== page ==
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Blue bin blues The city of Hamilton is suggesting that items that have typically been recyclable are no longer blue box material.

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With a changing recycling market, it may be better for the environment to directly trash items such as black plastic lids, bread tabs and styrofoam containers. Hamilton’s waste management officials are increasingly forced to risk rejection from potential buyers due to entire loads of contaminated blue bins. 

Contaminated loads may include non-recyclable material or garbage in the recycling system. This can range from leftover food in containers, to non-recyclable plastic packaging or the more obvious instances including clothing.

Rejected loads of recyclables have been a major cause in a spike of blue box contamination rate. Hamilton’s contamination rate has jumped from seven to 14 per cent over the past five years, which is still fairly low compared to other cities. Toronto, for example, struggles with a contamination rate of nearly 25 per cent.  

Emil Prpic, Hamilton’s Manager of Recycling & Waste Disposal, says that these changes are driven by the recycling market. In some cases, these materials have no end market or have a small, limited market of buyers. Further, these materials are nearly impossible to pick out with existing processing equipment.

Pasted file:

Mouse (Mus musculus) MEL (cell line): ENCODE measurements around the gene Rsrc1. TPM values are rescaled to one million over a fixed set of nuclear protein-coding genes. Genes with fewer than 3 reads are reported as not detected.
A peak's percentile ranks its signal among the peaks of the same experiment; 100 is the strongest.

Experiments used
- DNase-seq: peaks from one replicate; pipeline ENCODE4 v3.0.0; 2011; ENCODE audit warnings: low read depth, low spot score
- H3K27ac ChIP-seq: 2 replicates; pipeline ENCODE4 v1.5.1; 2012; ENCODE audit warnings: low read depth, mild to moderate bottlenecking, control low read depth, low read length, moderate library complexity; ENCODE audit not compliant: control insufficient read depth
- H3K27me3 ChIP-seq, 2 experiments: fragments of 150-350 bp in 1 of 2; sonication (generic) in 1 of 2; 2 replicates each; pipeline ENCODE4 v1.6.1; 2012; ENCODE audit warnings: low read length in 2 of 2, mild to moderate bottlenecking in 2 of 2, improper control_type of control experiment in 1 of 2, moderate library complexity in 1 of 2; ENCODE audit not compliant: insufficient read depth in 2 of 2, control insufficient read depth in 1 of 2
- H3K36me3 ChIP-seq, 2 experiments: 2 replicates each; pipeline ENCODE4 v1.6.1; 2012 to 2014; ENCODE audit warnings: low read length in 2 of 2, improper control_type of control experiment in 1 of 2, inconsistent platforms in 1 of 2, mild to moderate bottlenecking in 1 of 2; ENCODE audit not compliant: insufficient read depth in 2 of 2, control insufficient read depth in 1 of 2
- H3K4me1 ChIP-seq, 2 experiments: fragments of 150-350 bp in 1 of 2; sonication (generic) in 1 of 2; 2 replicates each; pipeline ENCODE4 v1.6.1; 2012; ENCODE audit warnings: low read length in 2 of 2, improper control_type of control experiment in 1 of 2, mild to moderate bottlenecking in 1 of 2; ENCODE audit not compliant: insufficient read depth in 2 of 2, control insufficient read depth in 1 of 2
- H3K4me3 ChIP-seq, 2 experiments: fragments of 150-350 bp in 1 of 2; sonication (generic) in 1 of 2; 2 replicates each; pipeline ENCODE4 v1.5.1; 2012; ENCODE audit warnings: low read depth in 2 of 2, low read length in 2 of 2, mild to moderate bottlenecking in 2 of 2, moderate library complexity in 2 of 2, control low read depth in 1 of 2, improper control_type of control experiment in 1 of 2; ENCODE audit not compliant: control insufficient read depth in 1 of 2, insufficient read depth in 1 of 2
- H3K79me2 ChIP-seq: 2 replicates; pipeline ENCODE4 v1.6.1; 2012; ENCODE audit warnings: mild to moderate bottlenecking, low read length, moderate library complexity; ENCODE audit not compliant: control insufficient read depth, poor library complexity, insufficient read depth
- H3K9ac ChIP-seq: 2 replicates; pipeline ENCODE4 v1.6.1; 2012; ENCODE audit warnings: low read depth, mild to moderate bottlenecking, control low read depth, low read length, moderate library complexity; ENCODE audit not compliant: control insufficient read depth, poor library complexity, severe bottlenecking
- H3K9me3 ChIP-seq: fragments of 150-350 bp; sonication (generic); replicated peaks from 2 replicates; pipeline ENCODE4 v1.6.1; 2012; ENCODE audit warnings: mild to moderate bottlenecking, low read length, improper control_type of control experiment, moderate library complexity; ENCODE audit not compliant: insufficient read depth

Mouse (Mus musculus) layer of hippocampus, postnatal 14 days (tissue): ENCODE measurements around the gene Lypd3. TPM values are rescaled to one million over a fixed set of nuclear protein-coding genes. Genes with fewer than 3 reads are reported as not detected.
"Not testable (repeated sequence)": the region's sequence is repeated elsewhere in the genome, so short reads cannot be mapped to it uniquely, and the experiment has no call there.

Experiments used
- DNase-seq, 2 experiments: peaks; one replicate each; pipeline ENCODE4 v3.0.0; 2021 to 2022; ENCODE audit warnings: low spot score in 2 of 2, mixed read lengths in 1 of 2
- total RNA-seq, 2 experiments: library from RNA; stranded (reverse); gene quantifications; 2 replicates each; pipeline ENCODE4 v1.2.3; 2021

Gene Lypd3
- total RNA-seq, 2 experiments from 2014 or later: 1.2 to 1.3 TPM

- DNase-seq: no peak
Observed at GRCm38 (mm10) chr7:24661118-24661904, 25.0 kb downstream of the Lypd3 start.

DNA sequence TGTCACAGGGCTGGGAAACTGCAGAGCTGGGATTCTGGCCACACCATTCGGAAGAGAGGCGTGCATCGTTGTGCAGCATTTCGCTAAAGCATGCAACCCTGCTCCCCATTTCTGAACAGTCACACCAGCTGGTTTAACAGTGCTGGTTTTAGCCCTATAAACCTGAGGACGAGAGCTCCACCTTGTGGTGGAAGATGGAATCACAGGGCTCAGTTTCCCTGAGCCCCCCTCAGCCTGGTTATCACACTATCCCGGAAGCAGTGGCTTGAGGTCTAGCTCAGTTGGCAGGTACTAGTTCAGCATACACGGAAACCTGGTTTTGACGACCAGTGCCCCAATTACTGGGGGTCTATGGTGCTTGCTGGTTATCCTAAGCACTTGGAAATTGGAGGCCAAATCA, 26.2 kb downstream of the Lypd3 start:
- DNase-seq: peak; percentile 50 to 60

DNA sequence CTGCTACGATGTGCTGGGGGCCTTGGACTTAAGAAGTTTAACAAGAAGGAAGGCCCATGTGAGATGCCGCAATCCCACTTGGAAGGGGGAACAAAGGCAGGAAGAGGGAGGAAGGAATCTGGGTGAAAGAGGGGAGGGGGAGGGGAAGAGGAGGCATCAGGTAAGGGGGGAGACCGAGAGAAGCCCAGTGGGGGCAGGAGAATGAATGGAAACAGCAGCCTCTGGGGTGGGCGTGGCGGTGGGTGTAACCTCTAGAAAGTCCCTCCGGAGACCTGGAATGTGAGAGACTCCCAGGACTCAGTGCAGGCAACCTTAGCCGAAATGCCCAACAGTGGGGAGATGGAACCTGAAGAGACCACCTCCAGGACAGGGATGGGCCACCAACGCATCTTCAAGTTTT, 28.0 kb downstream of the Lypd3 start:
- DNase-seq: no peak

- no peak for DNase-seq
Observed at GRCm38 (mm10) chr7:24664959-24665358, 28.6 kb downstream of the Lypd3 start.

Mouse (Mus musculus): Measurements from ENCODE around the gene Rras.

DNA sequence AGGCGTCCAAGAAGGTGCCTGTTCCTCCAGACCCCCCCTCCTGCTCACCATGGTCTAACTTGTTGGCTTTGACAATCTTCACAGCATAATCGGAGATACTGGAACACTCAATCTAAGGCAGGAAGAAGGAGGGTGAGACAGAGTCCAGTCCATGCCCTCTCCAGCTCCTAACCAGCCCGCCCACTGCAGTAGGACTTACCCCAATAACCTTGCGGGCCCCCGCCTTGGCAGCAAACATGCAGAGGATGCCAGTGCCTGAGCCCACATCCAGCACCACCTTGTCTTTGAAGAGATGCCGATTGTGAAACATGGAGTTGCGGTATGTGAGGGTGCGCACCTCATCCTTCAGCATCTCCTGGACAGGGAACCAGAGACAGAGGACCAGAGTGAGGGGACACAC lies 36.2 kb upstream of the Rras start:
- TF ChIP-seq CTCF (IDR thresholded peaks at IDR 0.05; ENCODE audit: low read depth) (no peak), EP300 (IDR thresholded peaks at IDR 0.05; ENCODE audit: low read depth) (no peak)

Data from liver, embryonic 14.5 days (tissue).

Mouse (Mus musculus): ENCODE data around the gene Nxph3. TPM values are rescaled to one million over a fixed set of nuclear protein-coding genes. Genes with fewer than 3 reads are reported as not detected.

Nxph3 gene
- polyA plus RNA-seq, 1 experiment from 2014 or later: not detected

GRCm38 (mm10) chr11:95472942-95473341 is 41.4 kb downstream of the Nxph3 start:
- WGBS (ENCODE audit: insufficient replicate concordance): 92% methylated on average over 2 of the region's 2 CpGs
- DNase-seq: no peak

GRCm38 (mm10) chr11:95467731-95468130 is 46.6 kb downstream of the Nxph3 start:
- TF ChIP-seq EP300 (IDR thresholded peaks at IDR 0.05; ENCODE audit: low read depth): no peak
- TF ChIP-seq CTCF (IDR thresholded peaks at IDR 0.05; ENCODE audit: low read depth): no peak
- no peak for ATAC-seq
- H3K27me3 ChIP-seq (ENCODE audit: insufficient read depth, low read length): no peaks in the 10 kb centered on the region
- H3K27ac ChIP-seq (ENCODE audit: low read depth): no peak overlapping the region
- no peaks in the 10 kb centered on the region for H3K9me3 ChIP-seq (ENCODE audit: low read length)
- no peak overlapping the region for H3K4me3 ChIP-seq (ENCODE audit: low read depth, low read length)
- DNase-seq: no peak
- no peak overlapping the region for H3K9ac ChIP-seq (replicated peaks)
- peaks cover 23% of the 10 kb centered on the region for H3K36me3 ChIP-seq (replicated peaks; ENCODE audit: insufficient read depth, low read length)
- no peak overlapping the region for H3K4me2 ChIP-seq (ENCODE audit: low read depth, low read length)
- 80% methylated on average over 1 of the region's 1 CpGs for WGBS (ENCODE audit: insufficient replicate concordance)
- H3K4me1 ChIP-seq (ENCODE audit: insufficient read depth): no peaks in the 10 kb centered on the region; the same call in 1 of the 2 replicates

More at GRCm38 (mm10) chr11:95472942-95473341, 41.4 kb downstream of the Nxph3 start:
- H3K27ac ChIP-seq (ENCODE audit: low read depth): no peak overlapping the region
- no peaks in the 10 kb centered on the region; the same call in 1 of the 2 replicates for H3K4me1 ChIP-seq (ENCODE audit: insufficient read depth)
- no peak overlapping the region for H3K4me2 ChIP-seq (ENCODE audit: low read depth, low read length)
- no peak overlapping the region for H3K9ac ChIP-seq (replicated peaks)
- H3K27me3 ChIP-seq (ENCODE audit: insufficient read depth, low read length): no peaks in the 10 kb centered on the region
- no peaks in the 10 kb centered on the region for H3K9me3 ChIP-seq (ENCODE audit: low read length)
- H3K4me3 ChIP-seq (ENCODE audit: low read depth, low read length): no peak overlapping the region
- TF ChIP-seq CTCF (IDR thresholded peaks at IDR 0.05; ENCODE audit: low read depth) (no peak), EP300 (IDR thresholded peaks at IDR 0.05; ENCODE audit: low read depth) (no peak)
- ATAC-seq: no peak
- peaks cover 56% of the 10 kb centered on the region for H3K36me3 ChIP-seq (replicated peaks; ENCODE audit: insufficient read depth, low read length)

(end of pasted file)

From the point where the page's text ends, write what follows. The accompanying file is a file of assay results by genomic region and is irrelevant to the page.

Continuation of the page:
“It is expected that by removing these materials from the blue box it will increase the quality of Hamilton’s recyclable materials and therefore make them more marketable for end markets,” said Prpic.

The recycling market is mostly driven by China. Before the country changed its regulations last July, Chinese companies were buying nearly half of the world’s unwanted recyclables. China has since banned 24 types of solid waste, including textiles, mixed paper and the low-grade polyethylene terephthalate used in plastic bottles.

Over the next several months, the city will continue to take black plastics, coffee cup lids, bottle caps, polystyrene and other newly banned items in blue bin loads, but are encouraging residents to being placing these materials in the garbage. In the meantime, the city will be updating digital communication platforms while considering further educational materials.

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Author: Emily O'Rourke

Emily is a recent Communication Studies grad. Now you can find her in the big seat as Editor-in-Chief. She mostly talks about PR, meme culture, coffee and dogs. Emily was also voted biggest klutz in her high school's graduating class, FYI.